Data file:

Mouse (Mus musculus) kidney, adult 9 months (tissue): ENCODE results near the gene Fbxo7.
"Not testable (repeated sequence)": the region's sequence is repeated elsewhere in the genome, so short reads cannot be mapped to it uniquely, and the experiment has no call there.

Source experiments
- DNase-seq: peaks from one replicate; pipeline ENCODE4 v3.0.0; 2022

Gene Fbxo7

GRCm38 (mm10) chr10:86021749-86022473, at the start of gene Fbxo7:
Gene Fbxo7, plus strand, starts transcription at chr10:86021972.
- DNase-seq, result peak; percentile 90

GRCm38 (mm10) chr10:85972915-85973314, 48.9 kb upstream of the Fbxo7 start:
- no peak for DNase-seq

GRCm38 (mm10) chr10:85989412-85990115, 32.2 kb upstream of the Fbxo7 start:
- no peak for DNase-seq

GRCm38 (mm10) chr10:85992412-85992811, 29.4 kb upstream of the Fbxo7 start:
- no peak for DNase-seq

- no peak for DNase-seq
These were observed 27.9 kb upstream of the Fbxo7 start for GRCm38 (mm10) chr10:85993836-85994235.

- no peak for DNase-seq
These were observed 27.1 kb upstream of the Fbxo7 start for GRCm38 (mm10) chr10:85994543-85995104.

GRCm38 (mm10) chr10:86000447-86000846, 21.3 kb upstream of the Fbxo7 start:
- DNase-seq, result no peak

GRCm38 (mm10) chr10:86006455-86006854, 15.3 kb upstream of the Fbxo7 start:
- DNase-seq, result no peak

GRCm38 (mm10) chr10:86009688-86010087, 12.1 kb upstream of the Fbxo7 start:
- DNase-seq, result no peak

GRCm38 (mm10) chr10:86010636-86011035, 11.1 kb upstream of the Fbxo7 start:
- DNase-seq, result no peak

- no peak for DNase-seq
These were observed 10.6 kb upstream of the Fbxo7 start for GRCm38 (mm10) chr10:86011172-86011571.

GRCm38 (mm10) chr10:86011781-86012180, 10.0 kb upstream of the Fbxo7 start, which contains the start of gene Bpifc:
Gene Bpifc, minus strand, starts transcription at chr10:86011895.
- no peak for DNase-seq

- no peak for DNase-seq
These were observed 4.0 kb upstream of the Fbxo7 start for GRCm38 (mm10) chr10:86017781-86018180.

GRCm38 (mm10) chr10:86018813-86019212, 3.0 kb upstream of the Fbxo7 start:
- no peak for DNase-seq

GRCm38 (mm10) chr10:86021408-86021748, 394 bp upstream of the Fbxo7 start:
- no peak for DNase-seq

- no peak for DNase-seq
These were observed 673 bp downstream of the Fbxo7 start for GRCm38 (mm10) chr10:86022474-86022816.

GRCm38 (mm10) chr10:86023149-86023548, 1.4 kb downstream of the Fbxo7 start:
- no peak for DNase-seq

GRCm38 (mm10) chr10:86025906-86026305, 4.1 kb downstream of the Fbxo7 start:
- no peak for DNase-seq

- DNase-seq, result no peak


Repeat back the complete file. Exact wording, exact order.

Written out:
Mouse (Mus musculus) kidney, adult 9 months (tissue): ENCODE results near the gene Fbxo7.
"Not testable (repeated sequence)": the region's sequence is repeated elsewhere in the genome, so short reads cannot be mapped to it uniquely, and the experiment has no call there.

Source experiments
- DNase-seq: peaks from one replicate; pipeline ENCODE4 v3.0.0; 2022

Gene Fbxo7

GRCm38 (mm10) chr10:86021749-86022473, at the start of gene Fbxo7:
Gene Fbxo7, plus strand, starts transcription at chr10:86021972.
- DNase-seq, result peak; percentile 90

GRCm38 (mm10) chr10:85972915-85973314, 48.9 kb upstream of the Fbxo7 start:
- no peak for DNase-seq

GRCm38 (mm10) chr10:85989412-85990115, 32.2 kb upstream of the Fbxo7 start:
- no peak for DNase-seq

GRCm38 (mm10) chr10:85992412-85992811, 29.4 kb upstream of the Fbxo7 start:
- no peak for DNase-seq

- no peak for DNase-seq
These were observed 27.9 kb upstream of the Fbxo7 start for GRCm38 (mm10) chr10:85993836-85994235.

- no peak for DNase-seq
These were observed 27.1 kb upstream of the Fbxo7 start for GRCm38 (mm10) chr10:85994543-85995104.

GRCm38 (mm10) chr10:86000447-86000846, 21.3 kb upstream of the Fbxo7 start:
- DNase-seq, result no peak

GRCm38 (mm10) chr10:86006455-86006854, 15.3 kb upstream of the Fbxo7 start:
- DNase-seq, result no peak

GRCm38 (mm10) chr10:86009688-86010087, 12.1 kb upstream of the Fbxo7 start:
- DNase-seq, result no peak

GRCm38 (mm10) chr10:86010636-86011035, 11.1 kb upstream of the Fbxo7 start:
- DNase-seq, result no peak

- no peak for DNase-seq
These were observed 10.6 kb upstream of the Fbxo7 start for GRCm38 (mm10) chr10:86011172-86011571.

GRCm38 (mm10) chr10:86011781-86012180, 10.0 kb upstream of the Fbxo7 start, which contains the start of gene Bpifc:
Gene Bpifc, minus strand, starts transcription at chr10:86011895.
- no peak for DNase-seq

- no peak for DNase-seq
These were observed 4.0 kb upstream of the Fbxo7 start for GRCm38 (mm10) chr10:86017781-86018180.

GRCm38 (mm10) chr10:86018813-86019212, 3.0 kb upstream of the Fbxo7 start:
- no peak for DNase-seq

GRCm38 (mm10) chr10:86021408-86021748, 394 bp upstream of the Fbxo7 start:
- no peak for DNase-seq

- no peak for DNase-seq
These were observed 673 bp downstream of the Fbxo7 start for GRCm38 (mm10) chr10:86022474-86022816.

GRCm38 (mm10) chr10:86023149-86023548, 1.4 kb downstream of the Fbxo7 start:
- no peak for DNase-seq

GRCm38 (mm10) chr10:86025906-86026305, 4.1 kb downstream of the Fbxo7 start:
- no peak for DNase-seq

- DNase-seq, result no peak